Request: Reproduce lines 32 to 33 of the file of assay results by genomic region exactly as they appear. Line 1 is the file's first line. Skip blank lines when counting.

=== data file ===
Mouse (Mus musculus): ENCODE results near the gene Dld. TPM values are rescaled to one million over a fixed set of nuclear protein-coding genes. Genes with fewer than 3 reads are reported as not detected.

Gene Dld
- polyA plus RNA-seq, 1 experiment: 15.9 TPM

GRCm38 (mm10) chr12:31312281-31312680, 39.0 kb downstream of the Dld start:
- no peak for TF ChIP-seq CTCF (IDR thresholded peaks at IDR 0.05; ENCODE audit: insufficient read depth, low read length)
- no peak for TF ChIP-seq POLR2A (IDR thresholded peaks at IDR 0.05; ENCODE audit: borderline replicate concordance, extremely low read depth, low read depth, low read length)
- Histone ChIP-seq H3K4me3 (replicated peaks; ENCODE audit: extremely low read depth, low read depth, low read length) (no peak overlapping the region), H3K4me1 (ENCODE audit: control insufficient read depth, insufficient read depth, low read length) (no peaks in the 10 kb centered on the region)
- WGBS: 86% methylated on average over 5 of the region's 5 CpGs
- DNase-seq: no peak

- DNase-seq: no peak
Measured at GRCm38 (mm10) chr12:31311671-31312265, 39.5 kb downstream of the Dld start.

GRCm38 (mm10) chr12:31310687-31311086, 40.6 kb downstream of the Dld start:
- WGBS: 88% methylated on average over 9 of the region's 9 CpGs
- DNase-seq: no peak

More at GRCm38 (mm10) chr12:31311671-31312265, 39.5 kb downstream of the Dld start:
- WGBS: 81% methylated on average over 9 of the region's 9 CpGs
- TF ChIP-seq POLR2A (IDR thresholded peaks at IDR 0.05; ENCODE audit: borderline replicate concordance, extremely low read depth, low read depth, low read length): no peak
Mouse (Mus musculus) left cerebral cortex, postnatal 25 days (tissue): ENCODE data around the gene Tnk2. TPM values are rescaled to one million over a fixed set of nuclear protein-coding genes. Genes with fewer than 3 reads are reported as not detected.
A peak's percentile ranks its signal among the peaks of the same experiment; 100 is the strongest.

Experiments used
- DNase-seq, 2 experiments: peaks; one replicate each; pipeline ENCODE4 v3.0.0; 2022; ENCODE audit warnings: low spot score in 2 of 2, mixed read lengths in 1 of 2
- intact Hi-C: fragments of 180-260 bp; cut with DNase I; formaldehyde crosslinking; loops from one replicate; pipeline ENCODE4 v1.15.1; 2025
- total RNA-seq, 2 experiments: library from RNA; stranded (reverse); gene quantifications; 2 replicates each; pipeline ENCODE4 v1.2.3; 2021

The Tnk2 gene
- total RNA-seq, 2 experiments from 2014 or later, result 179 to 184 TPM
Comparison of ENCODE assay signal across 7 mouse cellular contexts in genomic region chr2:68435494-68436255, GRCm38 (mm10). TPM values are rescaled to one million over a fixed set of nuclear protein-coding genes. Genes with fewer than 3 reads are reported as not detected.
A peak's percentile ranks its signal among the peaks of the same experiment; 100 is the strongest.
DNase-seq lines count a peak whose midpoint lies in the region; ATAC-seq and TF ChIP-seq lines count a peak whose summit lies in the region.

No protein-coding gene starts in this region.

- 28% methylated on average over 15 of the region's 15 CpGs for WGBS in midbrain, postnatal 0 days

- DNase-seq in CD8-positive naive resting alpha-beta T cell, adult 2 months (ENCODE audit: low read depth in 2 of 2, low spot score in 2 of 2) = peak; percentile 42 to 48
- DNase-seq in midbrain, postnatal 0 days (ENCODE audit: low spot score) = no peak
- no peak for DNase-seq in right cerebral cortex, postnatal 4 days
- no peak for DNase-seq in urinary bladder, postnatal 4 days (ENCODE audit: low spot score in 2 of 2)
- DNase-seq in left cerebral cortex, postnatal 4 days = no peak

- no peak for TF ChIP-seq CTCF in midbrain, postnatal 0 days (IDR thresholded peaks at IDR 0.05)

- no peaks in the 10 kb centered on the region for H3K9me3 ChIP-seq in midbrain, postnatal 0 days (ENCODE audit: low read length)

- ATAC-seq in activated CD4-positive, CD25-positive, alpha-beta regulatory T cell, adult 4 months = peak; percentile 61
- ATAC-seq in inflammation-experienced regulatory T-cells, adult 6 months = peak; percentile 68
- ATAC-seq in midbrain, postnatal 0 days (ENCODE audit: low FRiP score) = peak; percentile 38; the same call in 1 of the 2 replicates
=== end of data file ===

- DNase-seq in midbrain, postnatal 0 days (ENCODE audit: low spot score) = no peak
- no peak for DNase-seq in right cerebral cortex, postnatal 4 days